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Miles of High Life
Difficult Way (v. Spira)
Miles of High Life
One of the best things about the past twelve months has been the abundance of new music from artists seeking refuge in their homeland. With no place to go, lots of time to think, and many regular listeners, many artists have moved from DJing to producing music.
Full Circle is thus a very impressive showcase of talent; an album that combines elements of bass, rap and breakbeat into a unique musical journey that jumps effortlessly between genres.
From start to finish, Full Circle is a joy to listen to, and the shifting balance between sweeping bass grooves and interesting instrumentals and vocal samples works on this 10 track EP.
These samples in particular are excellent, with mischievous string sounds in Mile High Livin, raindrops in The Remaining Light, and big brass in Hard Way, constantly blending through the album.
This really helps to avoid that stagnation and keep the feeling of freshness throughout the circle. This is always the hardest part of albums like this, and it’s something that many artists across the dance music spectrum fall into. Whether it’s techno, house, drum and bass or even psy-trance, many artists’ albums tend to use the same sonic or compositional techniques, and eventually it becomes too uniform.
Full Circle seems to be aware of this problem and deliberately changes the compositional tricks on each track. The breaks and subsequent crescendos occur throughout the album, while a brand new sample or sudden key change between tracks only adds to the experience. It’s subtle and few people will notice, but this is an album made with one question in mind: How can I improve this number?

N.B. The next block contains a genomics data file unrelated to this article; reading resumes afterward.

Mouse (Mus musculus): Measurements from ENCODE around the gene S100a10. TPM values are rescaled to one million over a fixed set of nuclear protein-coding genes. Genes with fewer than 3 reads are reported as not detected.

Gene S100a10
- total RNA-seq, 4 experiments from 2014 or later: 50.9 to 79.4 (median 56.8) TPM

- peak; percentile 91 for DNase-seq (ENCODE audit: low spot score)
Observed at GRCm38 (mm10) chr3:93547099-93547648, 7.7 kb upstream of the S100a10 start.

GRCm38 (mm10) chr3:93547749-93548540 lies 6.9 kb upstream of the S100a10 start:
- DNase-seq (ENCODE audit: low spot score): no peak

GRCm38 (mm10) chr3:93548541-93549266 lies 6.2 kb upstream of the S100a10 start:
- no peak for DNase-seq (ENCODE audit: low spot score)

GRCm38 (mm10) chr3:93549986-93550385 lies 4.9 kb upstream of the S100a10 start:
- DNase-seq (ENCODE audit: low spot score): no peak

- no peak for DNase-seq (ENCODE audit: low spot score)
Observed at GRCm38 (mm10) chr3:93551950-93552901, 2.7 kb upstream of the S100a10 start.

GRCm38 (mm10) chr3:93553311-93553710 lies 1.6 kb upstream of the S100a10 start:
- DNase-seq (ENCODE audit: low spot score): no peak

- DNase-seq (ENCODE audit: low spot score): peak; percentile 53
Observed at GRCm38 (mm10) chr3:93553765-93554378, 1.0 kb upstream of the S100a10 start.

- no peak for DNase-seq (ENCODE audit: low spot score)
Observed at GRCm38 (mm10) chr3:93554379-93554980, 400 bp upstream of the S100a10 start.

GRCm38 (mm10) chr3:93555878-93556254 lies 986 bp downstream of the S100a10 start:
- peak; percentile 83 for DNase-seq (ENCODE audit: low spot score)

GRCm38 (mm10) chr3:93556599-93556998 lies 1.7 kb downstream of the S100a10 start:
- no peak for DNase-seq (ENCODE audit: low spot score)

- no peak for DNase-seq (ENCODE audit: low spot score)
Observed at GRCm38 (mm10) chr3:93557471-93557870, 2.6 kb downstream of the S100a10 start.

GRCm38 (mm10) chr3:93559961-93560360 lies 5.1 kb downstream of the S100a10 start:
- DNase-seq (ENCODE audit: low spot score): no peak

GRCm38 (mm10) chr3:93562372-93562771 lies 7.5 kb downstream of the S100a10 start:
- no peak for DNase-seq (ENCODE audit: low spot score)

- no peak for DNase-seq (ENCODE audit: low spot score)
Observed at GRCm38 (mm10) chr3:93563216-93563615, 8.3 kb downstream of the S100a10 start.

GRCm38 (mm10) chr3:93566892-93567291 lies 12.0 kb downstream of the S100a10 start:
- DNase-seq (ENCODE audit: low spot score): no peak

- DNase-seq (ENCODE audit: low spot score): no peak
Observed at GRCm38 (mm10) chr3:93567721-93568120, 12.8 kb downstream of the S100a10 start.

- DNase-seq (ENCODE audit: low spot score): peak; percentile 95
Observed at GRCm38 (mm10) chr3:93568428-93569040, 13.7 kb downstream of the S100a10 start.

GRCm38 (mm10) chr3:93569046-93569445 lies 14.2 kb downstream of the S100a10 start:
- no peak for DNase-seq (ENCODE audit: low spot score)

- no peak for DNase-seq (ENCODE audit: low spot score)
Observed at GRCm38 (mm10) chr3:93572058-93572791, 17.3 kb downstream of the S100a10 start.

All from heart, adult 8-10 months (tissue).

I’ve mentioned that this is a musical journey, and one of the most literal examples of that is The Call, which takes the listener through the redwoods of Kings Mountain in California.
This song is indeed interesting – and perhaps the most polarized on the album. The song alternates between heavy bass, guitar riffs and a vocal sample that sounds like it comes from a pop rock record. The result is a piece that sounds strange, a little over the top, and fails to control the end result.
Personally, I think this track would have worked better without such a heavy dose of bass, but since my own studio skills are limited to fruity loops and very simple piano work, you should take this review with a grain of salt!
Honestly, Contra Scandal made a pretty unique album here. It is a showcase of compositional talent that deserves to be highlighted. When you’re done, don’t be surprised if you close the loop and listen to the album again.